Even if you don’t agree, indulge me here. It’s my blog, so I say what I think.  In the world of modernism the process of creating art often seems to be synonymous with “it doesn’t matter.”  Yet, I think “it matters.”  One earns the name “artist”  through exceptional skill and creativity, and by managing and improving on these over time – not by letting the paintbrush go where it will, as if it were doing the thinking and not the artist.
Among contemporary artists today, there are two who have earned my respect because their work epitomizes the word “fine” in fine art:   Lorena Kloosterboer paints trompe l’oeil and realistic art with a skill and aestheticism that few others can equate!
 Lorena K art ex
Artist’s statement:This trompe l’oeil depicts a small niche holding an array of translucent glass bottles & jars.  
The niche symbolizes a safe haven which holds the spirit of divinity. Glass objects, due to their transparency, represent an inner plane. They reflect purity, spiritual perfection & knowledge. The niche & the jars embrace all the essential traits we seek in life.
“Clarity No. 2” Acrylic on Canvas, 15 ¾ x 12 inches
Keiko Tanabe is a master water-colorist who gives new meaning to mastering watercolor.  Her work is magnificent. I wish for all the world that I could render a watercolor painting with as much beauty and sensitivity as she does.  She has the ability to change every day ordinary landscapes, that we rarely “see” as we go about our daily activities,  into works of beauty.  I mean, who ever thought that cars on the freeway or telephone lines dangling askew were art-worthy!  This is one artist who is changing the world through the magic of her paintbrush.
Keiko SCal freeway view
 

 

Yoshiko Shimano, artiste en gravure

 Critique d’une Exposition de Yoshiko Shimano, artiste en gravure

La Gallérie Universitaire présentait une exposition d’art par Yoshiko Shimano, artiste en gravure, et moi, artiste débutante dans ce milieu, j’avais hâte de me plonger dans les subtilités de l’art traditionnel japonais de la gravure, dont l’origine et le milieu m’avait longtemps fascinés.

Ma première réaction? « Ah, non ! Encore une exposition  d’art abstrait, sans contenu  digne d’observation ».  Je me prépare  à être déçue.  Mais la visite étant obligatoire  pour mon  cours d’Histoire de l’Art, je  commence à traverser la grande salle pour jeter un premier coup d’œil aux œuvres accrochées sous des lumières de piste.  Je deviens de plus en plus intriguée par le style de Mademoiselle  Shimano, ses dessins, et les subtilités de couleur qui m’attirent peu à peu,  malgré moi. Les douces formes de fleurs et feuilles commencent à surgir des grands tableaux (et ce qui me parait le plus intrigant) avec un air de mystère.  J’ai  l’impression que l’artiste nous a donné  juste assez d’information visuelle pour capturer notre attention, nous laissant découvrir le reste de son message nous-mêmes.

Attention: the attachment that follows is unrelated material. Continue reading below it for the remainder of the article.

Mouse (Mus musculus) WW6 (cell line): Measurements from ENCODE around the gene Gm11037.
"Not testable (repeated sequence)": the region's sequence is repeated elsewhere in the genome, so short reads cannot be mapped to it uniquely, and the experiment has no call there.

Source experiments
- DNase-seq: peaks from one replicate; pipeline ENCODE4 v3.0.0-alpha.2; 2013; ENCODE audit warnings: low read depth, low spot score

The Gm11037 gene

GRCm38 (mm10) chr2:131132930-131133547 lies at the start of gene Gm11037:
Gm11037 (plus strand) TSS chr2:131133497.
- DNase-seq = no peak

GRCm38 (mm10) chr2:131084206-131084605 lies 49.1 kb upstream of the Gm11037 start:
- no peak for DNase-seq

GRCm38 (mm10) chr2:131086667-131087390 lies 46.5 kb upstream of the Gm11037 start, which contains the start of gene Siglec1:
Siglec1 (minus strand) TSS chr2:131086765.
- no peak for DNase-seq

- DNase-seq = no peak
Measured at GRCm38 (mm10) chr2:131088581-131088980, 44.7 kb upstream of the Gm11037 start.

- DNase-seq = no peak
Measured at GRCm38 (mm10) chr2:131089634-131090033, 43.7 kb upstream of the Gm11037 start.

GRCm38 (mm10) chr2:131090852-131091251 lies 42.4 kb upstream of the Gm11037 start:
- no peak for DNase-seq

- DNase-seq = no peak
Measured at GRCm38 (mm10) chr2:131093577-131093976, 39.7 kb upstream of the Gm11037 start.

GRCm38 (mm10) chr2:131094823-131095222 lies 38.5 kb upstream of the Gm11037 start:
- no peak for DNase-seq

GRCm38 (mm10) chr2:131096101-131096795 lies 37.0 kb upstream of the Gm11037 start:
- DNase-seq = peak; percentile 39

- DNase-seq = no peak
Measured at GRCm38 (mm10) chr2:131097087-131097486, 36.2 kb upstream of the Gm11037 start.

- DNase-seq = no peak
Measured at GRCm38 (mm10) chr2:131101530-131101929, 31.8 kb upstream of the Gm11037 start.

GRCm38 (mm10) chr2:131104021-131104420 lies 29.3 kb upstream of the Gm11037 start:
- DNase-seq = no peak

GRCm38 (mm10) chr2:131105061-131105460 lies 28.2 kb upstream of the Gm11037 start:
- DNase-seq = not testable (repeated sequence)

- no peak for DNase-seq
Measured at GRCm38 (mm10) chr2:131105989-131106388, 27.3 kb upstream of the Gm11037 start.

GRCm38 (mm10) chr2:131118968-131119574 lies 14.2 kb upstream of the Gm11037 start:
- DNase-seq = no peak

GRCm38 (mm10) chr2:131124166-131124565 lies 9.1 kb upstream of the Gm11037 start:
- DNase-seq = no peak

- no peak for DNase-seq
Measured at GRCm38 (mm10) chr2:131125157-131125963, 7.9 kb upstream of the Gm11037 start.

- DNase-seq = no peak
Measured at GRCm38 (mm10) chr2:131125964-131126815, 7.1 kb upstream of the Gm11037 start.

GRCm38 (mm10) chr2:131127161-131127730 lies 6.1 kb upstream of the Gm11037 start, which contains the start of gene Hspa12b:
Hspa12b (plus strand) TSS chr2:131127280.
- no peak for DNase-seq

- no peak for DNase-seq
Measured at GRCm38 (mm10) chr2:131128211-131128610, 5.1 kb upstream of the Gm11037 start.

Ce qui me frappe en regardant les tableaux de plus près, ce sont les riches textures créés par le tissage de douces couleurs et l’unique emploi du milieu même. C’est à peine que j’arrive à empêcher mes doigts à parcourir la surface de ces œuvres. Je veux les piquer avec un doigt, les caresser  et découvrir comment l’artiste les a réalisées. Je ne le fais pas. C’est interdit !

Un paysage délicat de feuilles en douces couleurs  sort à première vue de son plus grand œuvre « Wa    Issho » (gravure sur bois / linogravure / sérigraphie). A mesure de la contempler, je vois émerger du fond, de petits bouts de nature  derrière des feuilles et des fleurs à moitié dessinées. D’autres feuilles plus doucement tracées  apparaissent entre quelques traits de couleur placés avec génie : vert pomme, rose, et bleu ciel –pas en contraste, mais en complément  inattendu des bleus gris, verts et roses des feuilles entières centrales.  A mon opinion, c’est une œuvre d’art délicate et sophistiquée, qui me fait penser aux beaux jardins de Japon ou les fleurs jaillissent des quatre coins verdoyants, attendant la découverte. La texture est magnifique !

L’œuvre/titre de l’exposition, « Unity Brings Peace «  (gravure sur bois, calligraphe), représente  le thème principal de l’exposition –  Une étude des fleurs.  Dans cette œuvre il y a des dahlias, mais dans la majorité des autres œuvres ce sont les hortensias qui abondent.  « Unity Brings Peace » me plait moins que les autres œuvres, même qu’elle porte le nom de l’exposition, donc  on dirait que c’est  l’inspiration de l’artiste pour le thème de cette exposition.

'Eternal Home'Il y a une œuvre que m’attire: c’est « Eternal Home »  – a gauche (sérigraphie).  Elle est exquise ! La texture irrésistible de l’ensemble, doux mélange de couleurs, et milieu, sont une inspiration pour cette humble artiste ! Des hortensias émergent de cette œuvre en plusieurs étapes,  quelques-uns  entiers,  d’autres partiels, et d’autres encore à peine perçus, quelques pétales  vaguement tracés, comme si les fleurs sortaient de différents niveaux de l’existence. Encore cet air de mystère : Où existent ces fleurs ?…d’où arrivent-elles ?…ou vont-elles ?  Elles sont éthérées!   Je veux tendre la main et les cueillir, avant qu’elles ne disparaissent, dans le cas qu’elles soient  seulement de passage.

Les deux œuvres portant le même titre,  « Manani Street », ou l’artiste emploi une combinaison de milieux (gravure sur bois / calligraphe / sérigraphie/encre sumi), montre la fusion remarquable de couleurs et textures typique de toutes les œuvres dans l’exposition.   La seule œuvre qui  ne me plait pas du tout, c’est « Three of Us. »  Celle-là m’inquiète. A mon avis, elle ne  représente  pas l’esprit de l’exposition qui, fidèle à son titre, m’a laissé avec un sentiment de paix.  Curieusement, ma dernière impression après avoir apprécié l’art de cet artiste, c’est que la qualité apparemment “non finis” des sujets, m’a  laissé à la fin,  pas avec des questions, mais avec des réponses!  Merci, Yoshiko Shimano-San.  Vous êtes  « Sensei !